I don't have a problem with sub-prime mortgages!  What I do have a propblem is the fact that people that should not have qualified........DID QUALIFY! 

Answer 1 question...........Can you name 3 people that you would not loan $100 to?  And some people (Banks, Washington, etc) want these same 3 people to be allowed to secure a loan for $200,00 to buy a house?


Jun 25, 2011 09:18 AM #56
Steven Turetsky
Comprehensive Building Inspections & Consultants - Staten Island, NY
Building Moisture Analyst

My word, this sounds like another nightmare waiting to happen. I say, if the banks are going to do these dangerous loans, they should have to eat them if they fail... and a bank must prove they can afford to eat such expensive food.

Jun 25, 2011 09:54 AM #57
Paddy Deighan JD PhD - Vail, CO
Paddy Deighan J.D. Ph.D

hopefully, THIS time they will allow the market to dictate the terms without federal government intervention

Jun 25, 2011 11:26 AM #58
Jeff Hollister
Native Californian with 20 years serving OC Buyers & Sellers - San Clemente, CA
Real Estate Broker, Serving Orange County, CA

Great post, Stephen.

I would like to see lending requirements relaxed, and feel it is only a matter of time before they are. I expect basically the same thing we saw in the late '90's, and early '00's. If I recall correctly, they started lending to people with foreclosures and BK's in which at least 2 years had passed. There is no doubt that some things will need to change before the market recovers.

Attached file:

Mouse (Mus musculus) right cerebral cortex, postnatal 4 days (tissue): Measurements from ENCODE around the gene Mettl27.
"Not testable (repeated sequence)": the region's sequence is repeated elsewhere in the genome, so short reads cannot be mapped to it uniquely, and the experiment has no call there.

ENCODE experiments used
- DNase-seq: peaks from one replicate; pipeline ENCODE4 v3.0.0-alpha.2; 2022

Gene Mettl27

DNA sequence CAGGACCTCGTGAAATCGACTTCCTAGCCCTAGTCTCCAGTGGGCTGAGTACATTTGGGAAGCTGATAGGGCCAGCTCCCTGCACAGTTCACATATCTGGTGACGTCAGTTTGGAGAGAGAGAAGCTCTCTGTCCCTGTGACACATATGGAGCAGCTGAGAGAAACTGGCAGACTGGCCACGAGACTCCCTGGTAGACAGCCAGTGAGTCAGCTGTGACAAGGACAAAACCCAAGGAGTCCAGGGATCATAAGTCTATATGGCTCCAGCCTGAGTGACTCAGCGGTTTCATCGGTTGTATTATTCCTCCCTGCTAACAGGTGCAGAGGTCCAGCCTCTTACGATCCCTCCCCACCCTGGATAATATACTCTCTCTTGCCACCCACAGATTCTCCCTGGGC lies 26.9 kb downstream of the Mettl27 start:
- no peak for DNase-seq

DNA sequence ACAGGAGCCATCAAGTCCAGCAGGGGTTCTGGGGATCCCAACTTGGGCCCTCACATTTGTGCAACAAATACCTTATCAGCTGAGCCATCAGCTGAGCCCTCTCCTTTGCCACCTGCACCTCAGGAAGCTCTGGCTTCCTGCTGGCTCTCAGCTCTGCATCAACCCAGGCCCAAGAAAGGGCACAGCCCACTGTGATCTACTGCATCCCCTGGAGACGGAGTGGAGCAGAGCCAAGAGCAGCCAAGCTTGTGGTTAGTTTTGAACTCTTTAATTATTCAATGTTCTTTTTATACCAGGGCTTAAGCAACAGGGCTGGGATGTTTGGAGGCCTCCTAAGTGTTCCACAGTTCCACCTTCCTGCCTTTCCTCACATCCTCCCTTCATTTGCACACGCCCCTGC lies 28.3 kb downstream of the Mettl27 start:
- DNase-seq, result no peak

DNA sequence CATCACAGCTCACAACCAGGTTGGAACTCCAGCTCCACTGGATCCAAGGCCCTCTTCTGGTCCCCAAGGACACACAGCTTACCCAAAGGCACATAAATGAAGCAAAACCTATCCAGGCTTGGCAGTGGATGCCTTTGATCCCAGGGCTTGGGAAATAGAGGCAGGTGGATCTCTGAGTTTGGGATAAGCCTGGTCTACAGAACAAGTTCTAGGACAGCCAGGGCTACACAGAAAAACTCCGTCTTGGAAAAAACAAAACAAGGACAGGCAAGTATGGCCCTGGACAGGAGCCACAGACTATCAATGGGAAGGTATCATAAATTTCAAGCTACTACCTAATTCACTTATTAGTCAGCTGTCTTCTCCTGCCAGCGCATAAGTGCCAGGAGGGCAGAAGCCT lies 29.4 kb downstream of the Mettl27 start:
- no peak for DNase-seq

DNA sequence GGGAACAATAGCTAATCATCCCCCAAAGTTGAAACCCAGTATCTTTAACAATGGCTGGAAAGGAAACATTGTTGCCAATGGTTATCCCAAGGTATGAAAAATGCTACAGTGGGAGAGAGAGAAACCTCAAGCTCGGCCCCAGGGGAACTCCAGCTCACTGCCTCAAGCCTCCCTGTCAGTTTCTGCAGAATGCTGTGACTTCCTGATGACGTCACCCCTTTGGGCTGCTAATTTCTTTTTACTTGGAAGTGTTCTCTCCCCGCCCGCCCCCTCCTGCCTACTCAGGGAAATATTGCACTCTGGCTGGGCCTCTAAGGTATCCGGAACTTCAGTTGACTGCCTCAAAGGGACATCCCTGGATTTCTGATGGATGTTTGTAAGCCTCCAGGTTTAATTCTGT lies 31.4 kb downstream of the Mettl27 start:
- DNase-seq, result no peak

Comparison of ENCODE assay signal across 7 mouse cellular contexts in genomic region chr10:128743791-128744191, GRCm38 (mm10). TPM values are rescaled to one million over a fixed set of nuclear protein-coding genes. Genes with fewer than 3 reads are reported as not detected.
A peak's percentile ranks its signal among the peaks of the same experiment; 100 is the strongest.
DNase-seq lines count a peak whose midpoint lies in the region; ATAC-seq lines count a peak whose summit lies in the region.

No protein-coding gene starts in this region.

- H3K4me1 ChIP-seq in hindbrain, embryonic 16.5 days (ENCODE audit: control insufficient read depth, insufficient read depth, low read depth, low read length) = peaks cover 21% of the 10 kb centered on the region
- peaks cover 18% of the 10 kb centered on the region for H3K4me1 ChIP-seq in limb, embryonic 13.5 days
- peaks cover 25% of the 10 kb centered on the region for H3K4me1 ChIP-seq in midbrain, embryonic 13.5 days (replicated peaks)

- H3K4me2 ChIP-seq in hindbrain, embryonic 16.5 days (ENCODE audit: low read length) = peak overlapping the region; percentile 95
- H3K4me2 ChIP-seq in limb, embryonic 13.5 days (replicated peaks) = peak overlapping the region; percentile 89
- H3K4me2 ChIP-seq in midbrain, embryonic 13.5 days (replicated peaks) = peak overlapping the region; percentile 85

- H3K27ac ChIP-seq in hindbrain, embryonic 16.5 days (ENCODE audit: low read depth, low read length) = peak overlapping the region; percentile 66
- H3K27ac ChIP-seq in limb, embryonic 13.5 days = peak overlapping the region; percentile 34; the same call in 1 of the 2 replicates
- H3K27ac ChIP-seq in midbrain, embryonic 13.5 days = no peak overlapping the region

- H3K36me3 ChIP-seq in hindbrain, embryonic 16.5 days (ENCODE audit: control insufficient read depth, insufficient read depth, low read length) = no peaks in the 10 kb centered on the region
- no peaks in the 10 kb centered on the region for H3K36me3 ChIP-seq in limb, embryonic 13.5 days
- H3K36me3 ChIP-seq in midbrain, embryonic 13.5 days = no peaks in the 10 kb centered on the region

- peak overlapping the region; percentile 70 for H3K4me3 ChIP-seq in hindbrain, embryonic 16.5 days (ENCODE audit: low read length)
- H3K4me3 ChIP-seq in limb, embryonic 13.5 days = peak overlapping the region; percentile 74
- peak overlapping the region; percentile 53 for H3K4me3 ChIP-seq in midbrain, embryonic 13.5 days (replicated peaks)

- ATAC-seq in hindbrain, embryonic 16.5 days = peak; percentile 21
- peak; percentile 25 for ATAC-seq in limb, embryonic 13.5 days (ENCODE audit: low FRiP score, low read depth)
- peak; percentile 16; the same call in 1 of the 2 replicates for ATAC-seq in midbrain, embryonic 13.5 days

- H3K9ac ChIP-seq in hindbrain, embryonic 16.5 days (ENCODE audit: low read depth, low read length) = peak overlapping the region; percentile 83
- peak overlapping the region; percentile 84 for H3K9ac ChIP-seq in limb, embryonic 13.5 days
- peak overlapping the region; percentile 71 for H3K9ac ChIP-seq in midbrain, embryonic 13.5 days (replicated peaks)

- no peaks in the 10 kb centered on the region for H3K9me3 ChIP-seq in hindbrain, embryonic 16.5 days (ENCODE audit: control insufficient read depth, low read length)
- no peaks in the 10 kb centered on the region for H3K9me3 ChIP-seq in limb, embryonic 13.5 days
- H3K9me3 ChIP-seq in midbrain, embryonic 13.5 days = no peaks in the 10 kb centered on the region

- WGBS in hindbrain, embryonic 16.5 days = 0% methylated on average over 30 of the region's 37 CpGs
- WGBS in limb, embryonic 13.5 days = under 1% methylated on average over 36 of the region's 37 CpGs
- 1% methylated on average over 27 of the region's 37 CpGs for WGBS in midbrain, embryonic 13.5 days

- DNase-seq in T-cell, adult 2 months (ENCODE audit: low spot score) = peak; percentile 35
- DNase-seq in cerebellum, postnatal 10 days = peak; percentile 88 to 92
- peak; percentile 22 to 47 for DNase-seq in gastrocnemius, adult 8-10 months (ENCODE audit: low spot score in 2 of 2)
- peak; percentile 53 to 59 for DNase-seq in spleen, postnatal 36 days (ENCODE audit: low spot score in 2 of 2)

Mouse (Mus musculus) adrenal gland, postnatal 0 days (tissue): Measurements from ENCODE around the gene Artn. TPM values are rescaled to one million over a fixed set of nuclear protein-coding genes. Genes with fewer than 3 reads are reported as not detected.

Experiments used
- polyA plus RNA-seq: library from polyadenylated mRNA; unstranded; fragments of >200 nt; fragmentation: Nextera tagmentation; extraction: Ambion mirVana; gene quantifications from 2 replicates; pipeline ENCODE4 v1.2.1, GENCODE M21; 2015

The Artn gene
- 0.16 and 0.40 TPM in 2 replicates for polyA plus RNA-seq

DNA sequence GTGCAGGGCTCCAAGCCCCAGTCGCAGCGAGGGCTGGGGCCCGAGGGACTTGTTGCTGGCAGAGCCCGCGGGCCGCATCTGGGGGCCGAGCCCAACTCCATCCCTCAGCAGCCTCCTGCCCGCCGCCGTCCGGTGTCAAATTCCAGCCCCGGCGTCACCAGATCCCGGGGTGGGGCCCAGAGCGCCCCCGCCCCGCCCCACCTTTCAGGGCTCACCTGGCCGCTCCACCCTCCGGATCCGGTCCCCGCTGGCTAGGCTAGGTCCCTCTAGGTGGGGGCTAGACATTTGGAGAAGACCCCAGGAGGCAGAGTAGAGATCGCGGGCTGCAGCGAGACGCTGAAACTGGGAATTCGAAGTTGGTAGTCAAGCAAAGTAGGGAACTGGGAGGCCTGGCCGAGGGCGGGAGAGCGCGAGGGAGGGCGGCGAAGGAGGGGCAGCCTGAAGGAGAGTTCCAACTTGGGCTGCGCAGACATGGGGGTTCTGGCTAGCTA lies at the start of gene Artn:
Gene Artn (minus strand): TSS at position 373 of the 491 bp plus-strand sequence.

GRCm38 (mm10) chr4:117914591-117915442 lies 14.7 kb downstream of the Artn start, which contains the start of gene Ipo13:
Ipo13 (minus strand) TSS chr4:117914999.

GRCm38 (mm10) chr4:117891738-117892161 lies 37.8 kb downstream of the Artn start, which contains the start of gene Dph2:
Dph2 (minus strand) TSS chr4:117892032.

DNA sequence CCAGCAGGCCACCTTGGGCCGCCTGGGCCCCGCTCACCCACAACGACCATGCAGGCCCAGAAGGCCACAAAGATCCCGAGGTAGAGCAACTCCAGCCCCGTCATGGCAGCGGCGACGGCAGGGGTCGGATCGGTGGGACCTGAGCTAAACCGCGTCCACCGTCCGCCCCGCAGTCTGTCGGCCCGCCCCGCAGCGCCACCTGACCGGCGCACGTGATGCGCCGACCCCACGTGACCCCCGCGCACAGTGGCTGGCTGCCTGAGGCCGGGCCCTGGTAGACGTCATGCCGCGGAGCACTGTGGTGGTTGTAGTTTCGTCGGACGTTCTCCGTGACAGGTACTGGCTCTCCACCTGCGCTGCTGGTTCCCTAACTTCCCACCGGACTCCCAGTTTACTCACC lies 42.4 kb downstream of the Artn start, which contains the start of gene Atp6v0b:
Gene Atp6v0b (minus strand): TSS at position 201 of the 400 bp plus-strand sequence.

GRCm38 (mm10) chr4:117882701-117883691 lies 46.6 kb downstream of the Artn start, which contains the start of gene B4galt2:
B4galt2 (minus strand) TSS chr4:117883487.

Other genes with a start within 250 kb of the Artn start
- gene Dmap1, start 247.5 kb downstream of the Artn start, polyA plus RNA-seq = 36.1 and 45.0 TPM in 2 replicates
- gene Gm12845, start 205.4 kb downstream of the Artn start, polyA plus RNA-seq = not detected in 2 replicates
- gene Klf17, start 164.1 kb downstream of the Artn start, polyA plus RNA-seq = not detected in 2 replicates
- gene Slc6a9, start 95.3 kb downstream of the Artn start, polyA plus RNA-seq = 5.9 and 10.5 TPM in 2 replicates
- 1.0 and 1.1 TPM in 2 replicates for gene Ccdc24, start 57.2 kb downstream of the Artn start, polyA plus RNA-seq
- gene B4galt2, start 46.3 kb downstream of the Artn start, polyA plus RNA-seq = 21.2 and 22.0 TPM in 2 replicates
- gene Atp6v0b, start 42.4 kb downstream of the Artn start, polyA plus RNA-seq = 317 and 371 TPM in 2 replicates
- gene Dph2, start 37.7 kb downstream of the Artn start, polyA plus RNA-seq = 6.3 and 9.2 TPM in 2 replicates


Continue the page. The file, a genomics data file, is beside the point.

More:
Jun 25, 2011 06:01 PM #59

Excellent Post, Stephen.

Thanks for sharing it, also great comments!

Jun 25, 2011 06:55 PM #60
Ben Yost

Good! It's totally ridicules were at now!

Use a little common sense and it could be a good thing - this time around!

Good Post!

I thought the feedback would have been different.

Jun 26, 2011 06:35 AM #61
Jim Poole
Tampa, FL
Zero Down, USDA Purchase Loans, FHA 203(K) Rehab & VA Streamline Loans

Music to my ears. It is hard to spend your day explaining to people why you are not able to assist them with home financing. It will be nice to have alternatives for the people who deserve a second chance.

Jun 27, 2011 04:25 AM #62
Matt Robinson
Professional Investors Guild - Pensacola, FL

Someone please wake me up and tell me it's just a bad dream!  I seriously hope that nobody is really thinking about "filling the void" that subprime mortgages left behind...because some "voids" are there for a reason.  People with no money and marginal credit shouldn't be buying homes anyway, as it only takes one minor financial setback to put them in a tailspin towards foreclosure.  Will we never learn?

Dec 27, 2011 04:17 AM #63